Each element (“panel”) of the antenna is suspended between the central tower, two towers of the inner ring and one tower of the outer ring. The entire array is 6140 ft (1.871 km or 1.16 miles) in diameter.

This type of antenna array is called a trideco or umbrella antenna. It functions as a capacitively top-loaded electrically short monopole antenna. The vertical steel masts of the antenna radiate the VLF radio waves, while the suspended cable array functions as a large capacitor, increasing the efficiency of the vertical radiators, At the base of each mast is a star-shaped network of cables suspended a few feet above the ground, extending out hundreds of feet, called a counterpoise, which serves as the bottom plate of the "capacitor".

The climate in Maine results in severe icing of the antenna wires during the winter, resulting in unacceptably large loads on the supporting structures. Therefore the antennas have a deicing system which runs large 60 Hz electric currents through the wires, heating them, to melt the ice. The power required for deicing is 3 MW, higher than the transmitter output power. An antenna array cannot transmit while it is being deiced, and one reason for having two arrays was to allow one array to be deiced while the other provides crucial uninterrupted transmission capability. Repairs and adjustments to an array can also be made without interrupting transmission.

Antenna maintenance[edit]

Antenna maintenance is performed during the summer months. During maintenance periods the station transmits on one array while work is performed on the other array, which is grounded. This allows continuous transmission, crucial since the Navy closed Annapolis (NSS), the only other East Coast VLF station.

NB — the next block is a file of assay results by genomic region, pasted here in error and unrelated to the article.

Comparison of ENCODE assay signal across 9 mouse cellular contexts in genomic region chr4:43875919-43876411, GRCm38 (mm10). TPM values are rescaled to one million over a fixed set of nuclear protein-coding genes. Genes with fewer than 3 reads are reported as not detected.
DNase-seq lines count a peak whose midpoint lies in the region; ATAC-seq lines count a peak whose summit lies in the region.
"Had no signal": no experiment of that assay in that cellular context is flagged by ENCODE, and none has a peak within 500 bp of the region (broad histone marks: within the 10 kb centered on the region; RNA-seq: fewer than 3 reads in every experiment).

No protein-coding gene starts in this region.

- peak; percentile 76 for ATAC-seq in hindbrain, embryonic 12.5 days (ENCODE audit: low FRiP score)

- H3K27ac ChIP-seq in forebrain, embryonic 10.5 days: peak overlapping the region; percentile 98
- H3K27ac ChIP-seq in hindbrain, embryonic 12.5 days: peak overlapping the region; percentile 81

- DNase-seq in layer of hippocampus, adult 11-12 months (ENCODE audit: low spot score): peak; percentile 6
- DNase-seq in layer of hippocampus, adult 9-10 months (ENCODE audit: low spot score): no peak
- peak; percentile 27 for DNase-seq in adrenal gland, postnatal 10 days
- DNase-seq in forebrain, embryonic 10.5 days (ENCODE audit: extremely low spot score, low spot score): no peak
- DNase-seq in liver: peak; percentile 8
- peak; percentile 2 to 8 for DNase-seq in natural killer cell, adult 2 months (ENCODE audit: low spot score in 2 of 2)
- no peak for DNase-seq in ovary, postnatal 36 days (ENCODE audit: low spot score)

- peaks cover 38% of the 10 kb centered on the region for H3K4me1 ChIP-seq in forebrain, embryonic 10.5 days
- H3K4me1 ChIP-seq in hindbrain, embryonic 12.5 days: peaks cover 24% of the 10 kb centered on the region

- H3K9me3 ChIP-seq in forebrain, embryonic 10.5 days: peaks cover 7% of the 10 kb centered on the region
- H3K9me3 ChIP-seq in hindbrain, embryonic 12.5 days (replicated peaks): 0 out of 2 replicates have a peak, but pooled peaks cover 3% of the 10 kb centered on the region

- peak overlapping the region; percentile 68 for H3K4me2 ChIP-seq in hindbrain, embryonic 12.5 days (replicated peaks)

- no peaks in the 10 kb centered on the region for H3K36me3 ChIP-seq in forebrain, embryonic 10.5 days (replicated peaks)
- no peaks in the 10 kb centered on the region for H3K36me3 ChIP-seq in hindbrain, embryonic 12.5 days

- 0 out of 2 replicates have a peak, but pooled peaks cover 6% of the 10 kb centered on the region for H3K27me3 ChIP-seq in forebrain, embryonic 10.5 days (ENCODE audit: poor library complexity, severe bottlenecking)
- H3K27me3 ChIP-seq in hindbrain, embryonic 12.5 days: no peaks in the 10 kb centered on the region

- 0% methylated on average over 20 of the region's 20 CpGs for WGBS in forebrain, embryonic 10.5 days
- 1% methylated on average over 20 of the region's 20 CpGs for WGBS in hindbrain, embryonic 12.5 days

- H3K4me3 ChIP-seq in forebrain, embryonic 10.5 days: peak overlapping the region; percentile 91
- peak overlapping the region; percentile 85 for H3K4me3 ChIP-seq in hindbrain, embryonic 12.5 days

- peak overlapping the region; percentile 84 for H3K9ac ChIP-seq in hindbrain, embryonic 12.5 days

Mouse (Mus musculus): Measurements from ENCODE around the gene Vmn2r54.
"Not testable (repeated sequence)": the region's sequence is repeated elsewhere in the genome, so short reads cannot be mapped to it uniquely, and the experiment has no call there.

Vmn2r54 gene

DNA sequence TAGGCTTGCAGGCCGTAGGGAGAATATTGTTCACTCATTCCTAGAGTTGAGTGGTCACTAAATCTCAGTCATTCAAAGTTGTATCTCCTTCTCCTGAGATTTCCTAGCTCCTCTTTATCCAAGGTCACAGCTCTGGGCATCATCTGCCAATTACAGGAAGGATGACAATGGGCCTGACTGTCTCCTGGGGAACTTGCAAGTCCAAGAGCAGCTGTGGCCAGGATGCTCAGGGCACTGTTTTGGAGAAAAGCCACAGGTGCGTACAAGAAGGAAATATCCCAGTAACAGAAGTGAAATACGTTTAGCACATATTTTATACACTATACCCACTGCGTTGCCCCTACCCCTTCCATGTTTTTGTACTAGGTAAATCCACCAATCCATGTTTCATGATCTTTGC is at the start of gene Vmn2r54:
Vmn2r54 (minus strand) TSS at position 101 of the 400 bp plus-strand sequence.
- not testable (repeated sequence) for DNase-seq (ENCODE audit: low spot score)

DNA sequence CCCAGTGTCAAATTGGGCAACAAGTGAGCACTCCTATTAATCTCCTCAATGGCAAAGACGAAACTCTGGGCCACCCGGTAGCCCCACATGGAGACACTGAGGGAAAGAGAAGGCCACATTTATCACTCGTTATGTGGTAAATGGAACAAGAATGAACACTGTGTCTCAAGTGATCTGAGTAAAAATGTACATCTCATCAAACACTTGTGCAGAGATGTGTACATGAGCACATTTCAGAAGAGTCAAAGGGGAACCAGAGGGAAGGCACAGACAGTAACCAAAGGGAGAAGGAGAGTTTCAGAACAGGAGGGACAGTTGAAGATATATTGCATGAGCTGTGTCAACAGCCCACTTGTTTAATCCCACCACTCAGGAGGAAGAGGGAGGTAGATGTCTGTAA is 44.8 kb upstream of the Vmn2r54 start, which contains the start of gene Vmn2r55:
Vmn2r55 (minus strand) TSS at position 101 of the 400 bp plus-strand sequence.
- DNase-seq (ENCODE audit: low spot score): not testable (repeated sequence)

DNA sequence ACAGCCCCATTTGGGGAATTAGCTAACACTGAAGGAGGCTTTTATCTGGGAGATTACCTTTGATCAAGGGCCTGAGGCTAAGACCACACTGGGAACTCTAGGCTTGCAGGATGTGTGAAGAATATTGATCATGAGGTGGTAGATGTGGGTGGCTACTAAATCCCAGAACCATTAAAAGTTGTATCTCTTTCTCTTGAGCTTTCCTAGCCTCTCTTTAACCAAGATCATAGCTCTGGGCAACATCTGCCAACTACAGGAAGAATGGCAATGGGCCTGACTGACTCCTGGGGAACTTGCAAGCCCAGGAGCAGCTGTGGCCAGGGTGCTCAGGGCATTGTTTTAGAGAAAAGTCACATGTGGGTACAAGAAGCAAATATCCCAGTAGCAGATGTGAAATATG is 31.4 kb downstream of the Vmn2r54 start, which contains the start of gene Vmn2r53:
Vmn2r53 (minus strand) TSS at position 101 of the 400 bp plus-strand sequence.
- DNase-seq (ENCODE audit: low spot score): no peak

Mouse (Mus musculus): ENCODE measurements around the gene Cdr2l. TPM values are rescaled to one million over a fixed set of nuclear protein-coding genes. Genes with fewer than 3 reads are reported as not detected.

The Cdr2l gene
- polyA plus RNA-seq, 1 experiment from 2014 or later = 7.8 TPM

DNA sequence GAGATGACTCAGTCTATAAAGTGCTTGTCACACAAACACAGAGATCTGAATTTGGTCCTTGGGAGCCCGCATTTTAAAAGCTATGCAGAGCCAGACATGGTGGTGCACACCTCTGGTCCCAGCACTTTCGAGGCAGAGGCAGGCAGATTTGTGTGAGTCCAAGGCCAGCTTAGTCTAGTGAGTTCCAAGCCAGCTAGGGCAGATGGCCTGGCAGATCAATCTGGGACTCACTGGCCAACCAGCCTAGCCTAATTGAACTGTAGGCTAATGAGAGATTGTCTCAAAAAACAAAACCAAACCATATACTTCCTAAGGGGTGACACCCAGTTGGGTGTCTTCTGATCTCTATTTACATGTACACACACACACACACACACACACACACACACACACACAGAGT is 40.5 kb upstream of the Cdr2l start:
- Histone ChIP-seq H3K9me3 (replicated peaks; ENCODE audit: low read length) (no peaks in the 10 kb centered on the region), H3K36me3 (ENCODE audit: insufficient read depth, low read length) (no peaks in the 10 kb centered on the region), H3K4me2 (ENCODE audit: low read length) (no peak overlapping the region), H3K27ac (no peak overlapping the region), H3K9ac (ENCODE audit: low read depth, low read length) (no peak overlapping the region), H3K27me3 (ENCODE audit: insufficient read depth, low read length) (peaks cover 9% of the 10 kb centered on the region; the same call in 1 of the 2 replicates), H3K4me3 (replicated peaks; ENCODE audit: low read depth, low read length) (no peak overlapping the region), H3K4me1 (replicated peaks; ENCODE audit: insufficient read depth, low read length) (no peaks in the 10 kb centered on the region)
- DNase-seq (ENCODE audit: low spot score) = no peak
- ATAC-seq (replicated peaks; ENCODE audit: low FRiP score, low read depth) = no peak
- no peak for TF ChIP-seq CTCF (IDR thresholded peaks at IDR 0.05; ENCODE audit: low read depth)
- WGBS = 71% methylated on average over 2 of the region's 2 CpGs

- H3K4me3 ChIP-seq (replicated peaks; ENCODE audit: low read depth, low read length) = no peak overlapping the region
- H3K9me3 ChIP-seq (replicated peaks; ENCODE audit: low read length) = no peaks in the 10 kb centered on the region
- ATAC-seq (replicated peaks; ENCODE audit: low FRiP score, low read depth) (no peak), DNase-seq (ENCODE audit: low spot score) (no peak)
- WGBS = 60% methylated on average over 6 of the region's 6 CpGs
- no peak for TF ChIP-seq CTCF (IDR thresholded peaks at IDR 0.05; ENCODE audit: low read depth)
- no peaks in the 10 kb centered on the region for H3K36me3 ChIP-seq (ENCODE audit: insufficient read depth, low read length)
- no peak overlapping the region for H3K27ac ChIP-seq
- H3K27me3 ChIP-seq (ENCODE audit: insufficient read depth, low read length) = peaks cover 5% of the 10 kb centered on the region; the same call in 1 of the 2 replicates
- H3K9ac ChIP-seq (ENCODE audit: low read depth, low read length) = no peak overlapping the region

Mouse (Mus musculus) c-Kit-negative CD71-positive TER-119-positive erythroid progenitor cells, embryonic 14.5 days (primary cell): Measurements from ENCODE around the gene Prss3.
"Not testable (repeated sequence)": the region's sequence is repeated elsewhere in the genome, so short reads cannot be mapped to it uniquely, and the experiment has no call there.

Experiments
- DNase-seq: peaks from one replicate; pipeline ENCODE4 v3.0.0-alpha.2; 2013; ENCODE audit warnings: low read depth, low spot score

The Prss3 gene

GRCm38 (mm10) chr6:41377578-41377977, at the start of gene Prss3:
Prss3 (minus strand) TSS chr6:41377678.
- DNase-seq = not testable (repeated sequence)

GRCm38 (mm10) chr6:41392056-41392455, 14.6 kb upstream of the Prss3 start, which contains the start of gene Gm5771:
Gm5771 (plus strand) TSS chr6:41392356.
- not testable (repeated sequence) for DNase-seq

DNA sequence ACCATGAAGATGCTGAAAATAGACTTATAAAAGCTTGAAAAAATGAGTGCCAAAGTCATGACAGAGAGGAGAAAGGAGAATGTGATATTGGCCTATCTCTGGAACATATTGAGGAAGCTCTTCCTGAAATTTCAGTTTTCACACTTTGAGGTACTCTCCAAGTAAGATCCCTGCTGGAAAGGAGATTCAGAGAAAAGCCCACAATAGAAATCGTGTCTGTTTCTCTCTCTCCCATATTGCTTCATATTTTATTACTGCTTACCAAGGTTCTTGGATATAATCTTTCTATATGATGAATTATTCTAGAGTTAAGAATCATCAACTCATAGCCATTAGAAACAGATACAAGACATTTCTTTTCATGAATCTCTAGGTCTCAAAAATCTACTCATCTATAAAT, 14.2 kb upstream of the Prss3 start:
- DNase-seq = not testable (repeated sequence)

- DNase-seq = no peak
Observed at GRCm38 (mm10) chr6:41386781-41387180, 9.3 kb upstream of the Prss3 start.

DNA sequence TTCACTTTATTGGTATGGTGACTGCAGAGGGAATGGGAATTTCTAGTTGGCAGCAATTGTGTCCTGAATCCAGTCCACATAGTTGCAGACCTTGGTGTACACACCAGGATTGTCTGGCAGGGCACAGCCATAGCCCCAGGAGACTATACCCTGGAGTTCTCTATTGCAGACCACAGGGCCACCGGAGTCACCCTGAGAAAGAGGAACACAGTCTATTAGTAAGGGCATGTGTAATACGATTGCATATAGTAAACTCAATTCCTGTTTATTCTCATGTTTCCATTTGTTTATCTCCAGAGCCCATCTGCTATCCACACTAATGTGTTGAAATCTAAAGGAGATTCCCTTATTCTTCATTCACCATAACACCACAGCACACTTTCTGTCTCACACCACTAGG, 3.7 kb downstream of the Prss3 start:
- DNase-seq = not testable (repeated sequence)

The region where the two arrays come close together, near the transmitter house, is called the "bow-tie area". There are two panels and three towers from each array in this area. The fields on the grounded array are highest in the bow-tie area due to proximity to the active array. The present station operating procedure, based on a past RADHAZ survey, does not allow work on the bow-tie area towers or panels while transmitting on the other array. There is an ongoing tower painting project at Cutler scheduled for completion over the next few years. Under the present station policy, completion of this project would require several months of total downtime, which is unacceptable.

Test transmissions have been arranged, during which, only four panels of one array are connected to the transmitter. The objective of the four-panel tests was to allow painting and normal maintenance on the bow-tie area towers of the inactive array. A secondary objective of the tests is to characterize the antenna operating parameters which had not been measured since changing to 24.0 kHz.

See also[edit]


  1. ^ a b c "Virginia Historical Marker". Virginia Historical Marker. Retrieved December 13, 2013. 
  2. ^ a b "NAA". w4ava. Retrieved December 13, 2013. 
  3. ^ "Arlington Wireless Towers Coming Down". free lance-star. Jan 2, 1941. 
  4. ^ White, Thomas H. (January 1, 2006). "Washington, D.C. AM Station History". Retrieved 2006-10-11. 
  5. ^ Marten, M. (2007). Spezial-Frequenzliste 2007-2008, Band 2 (in German) (17th ed.). Meckenheim, Germany: Siebel Verlag. p. 36. ISBN 978-3-88180-665-7. 
  6. ^ Klawitter, G.; Herold, K.; Oexner, M. (2000). Langwellen- und Laengstwellenfunk (in German). Meckenheim, Germany: Siebel Verlag. pp. 82–83. ISBN 3-89632-043-2. 

Further reading[edit]

Coordinates: 44°38′47.02″N 67°16′51.85″W / 44.6463944°N 67.2810694°W / 44.6463944; -67.2810694